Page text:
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On the Offensive

Cannibal Corpse stays alive despite controversy

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"Dismembered and Molested." "Born in a Casket." "Meat Hook Sodomy." "Fucked With A Knife." Headlines from this week's National Enquirer? Tomorrow's New York Post front page? Stumped? The correct answer is C, none of the above. It's just Cannibal Corpse, going about its daily death metal business.

Since 1988, the band has drenched their audiences in blood and gore, hammering them with a relentless beat that drives home their obsession with things dead, evil or a combination of the two. That choice has meant that the band has had to rely on supporting themselves with little outside help. Their choice of subject matter was and still is too extreme for the mainstream press.

But that never was a problem for the band. "We just do what we do, and that's it," says drummer Paul Mazurkiewicz, calling in on the way to a gig in Oregon. "Man, we're playing music we want to play, writing about subjects we want to write about. If other people like it, that's great, but we never went any farther than any of those thought patterns."

A lot of people did like it. Since their debut, Eaten Back To Life in '90, their records have sold in the millions. It's the stuff of classic horror movies. "I crave gore, I'll eat your guts/ ... blood drives me nuts/I drink blood, I don't like water," original lead singer Chris Barnes sang on "The Undead Will Feast," from Eaten. Necrophilia was celebrated on "Born in Casket." But the band seemed to have a change of heart on "Put Them To Death," turning on the monsters they were celebrating a moment ago. "Evil people with evil minds/Slaughter their victims with ripping knives /We should take their fucking lives/They should be caught and punished," Barnes croaks on "Make Them Suffer."

Even though the body of the Corpses' work would make the perfect soundtrack to any horror movie, apparently neither George Romero nor any of his director friends have them on speed dial. The only movie work the group had been offered was on '94's Ace Ventura: Pet Detective. Star Jim Carrey loved the band and insisted they be featured in the movie. But when it came out, their big scene, with Carrey actually performing with the band, had been cut. "At least it surfaced on network TV," Mazurkiewicz says, "so you're able to see that extra scene where Jim jumps on stage."

Aside from that, the band has been ignored by the mainstream -- with a couple of notable exceptions. Tipper Gore, religious fanatics The 700 Club and Bob Dole have all publicly condemned the band. The 700 Club showed most of the video for "Staring Through the Eyes of the Dead" from Live Cannibalism. The Corpse got dragged in during a discussion when Dole ripped into Quentin Tarantino's Pulp Fiction as a corruptor of youth along with bands like the Corpse. It was the first and only time the band got a mention in both USA Today and Newsweek. The band had no problem with any of it. "Any publicity is gonna be good publicity," Mazurkiewicz says. "People are gonna want to check us out -- so it just helped us out, that's all it did."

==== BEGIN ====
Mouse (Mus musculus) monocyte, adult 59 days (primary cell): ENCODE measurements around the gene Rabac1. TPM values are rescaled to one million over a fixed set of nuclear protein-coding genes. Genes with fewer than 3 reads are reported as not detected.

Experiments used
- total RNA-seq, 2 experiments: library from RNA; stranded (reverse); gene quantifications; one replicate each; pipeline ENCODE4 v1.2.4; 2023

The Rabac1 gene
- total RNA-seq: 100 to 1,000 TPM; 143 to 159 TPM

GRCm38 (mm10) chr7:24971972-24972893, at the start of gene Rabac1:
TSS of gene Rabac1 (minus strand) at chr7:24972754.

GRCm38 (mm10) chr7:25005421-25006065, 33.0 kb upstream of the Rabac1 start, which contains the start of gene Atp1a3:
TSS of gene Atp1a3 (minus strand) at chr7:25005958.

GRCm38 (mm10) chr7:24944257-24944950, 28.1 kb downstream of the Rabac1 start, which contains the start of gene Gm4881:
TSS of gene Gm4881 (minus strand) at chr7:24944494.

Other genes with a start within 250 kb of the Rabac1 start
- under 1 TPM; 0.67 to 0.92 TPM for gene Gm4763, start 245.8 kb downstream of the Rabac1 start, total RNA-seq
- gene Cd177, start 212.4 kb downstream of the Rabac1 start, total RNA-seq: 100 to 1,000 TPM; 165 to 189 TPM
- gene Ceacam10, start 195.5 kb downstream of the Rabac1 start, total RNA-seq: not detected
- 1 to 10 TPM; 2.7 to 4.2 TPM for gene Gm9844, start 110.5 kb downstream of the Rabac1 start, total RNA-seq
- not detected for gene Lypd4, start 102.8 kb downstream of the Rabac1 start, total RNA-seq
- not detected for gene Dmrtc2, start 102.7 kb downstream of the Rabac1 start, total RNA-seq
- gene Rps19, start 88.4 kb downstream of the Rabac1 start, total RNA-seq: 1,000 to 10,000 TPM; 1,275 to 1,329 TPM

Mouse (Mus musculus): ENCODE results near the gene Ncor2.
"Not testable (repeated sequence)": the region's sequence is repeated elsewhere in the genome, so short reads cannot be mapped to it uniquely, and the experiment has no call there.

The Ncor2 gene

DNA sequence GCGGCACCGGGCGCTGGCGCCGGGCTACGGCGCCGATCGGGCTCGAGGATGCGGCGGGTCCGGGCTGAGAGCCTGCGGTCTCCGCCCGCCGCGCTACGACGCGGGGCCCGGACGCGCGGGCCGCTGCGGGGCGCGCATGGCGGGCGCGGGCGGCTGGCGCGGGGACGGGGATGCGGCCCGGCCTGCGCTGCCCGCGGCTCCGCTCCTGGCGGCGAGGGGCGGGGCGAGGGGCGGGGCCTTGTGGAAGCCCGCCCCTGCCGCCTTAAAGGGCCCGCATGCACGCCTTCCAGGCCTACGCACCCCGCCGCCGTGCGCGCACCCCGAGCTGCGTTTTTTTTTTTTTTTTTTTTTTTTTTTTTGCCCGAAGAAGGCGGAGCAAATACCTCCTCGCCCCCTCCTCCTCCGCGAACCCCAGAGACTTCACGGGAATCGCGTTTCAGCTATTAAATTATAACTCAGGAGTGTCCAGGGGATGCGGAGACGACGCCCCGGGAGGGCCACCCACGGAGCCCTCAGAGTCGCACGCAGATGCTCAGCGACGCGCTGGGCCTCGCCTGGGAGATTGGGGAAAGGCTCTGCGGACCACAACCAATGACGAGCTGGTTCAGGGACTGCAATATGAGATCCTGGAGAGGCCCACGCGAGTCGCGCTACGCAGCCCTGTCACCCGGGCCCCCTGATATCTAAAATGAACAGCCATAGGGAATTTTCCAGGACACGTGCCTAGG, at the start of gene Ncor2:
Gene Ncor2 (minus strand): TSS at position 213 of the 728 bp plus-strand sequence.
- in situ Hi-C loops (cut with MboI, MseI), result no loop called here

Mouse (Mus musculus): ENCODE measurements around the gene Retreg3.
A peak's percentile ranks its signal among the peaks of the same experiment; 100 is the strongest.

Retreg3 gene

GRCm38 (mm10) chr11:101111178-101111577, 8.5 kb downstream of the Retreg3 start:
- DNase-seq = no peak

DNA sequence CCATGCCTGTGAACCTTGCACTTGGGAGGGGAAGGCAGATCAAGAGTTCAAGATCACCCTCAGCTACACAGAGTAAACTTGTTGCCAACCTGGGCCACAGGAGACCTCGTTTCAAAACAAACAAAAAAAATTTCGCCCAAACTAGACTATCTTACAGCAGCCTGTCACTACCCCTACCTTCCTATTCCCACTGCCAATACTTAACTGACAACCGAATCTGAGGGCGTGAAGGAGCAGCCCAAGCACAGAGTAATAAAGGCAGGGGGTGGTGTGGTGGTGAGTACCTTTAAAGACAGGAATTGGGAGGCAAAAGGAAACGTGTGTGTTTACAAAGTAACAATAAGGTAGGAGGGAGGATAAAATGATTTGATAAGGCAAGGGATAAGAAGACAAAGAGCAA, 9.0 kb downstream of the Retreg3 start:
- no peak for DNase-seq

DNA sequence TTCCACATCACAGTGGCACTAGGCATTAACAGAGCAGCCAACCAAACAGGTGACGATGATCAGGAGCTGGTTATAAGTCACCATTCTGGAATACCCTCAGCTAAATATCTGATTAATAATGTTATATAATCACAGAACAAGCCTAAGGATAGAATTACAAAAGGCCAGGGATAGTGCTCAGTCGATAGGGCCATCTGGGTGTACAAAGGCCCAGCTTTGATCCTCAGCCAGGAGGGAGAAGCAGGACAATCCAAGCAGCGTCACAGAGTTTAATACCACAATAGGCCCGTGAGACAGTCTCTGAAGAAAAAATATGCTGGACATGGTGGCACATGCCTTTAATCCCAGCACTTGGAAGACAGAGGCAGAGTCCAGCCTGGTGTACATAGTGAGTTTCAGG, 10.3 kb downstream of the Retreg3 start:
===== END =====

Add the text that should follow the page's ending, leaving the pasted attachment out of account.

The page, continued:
But one woman did pay a bit too much attention to the band, and cost them dearly. A German schoolteacher managed to get the group's first three albums banned in that country for ten years. "This woman actually took it upon herself to go to the local government," the drummer says. "We had to sign paperwork saying we will not play songs off those three albums, otherwise we could face prosecution and fines." Two years ago, the band finally got word from their German record label that the ban had been lifted. "Its ridiculous to me that any of this would come to light or even be talked about," Mazurkiewicz says. "We're just a band. It's entertainment -- there's many other things in the world that you should be concerned about other than a band named Cannibal Corpse."

But there is one concern that the band isn't able to do much about -- age. Metal is a young man's game and the Corpse has been at it for 19 years now. How long can they keep it up?

"There's always new fans coming out and it just makes you feel young," Mazurkiewicz says. "I think that's what death metal does, cause obviously it's very energetic, very adrenaline driven. You have to be young to keep it going this long."

Even Mazurkiewicz seems surprised at the band's longevity. "I never thought we would have been together this long," he says. But after the release of their 10th album, Kill in '06, he feels the band still has a lot to offer and a long way yet to go. "We'll keep it going till that day we cant do it anymore or don't have anything more to offer. But I think that seems to be very far into the future at this point because we never felt for one day, one minute that we were forcing it."

And for a legacy, Mazurkiewicz has a mantra that any metalhead would be proud to claim. "I would like to be remembered as one of the most brutal bands of all times," the drummer proclaims. "We were Cannibal Corpse throughout our whole career: a band that did what they wanted to do, and that was that."

Cannibal Corpse plays Tuesday, Oct. 9 at Tremont Music Hall, 400 W. Tremont Ave., with Black Dahlia Murder, The Red Chord, Goatwhore and The Absence. Show starts at 7 p.m. Tickets are $20 in advance, $23 at the door.

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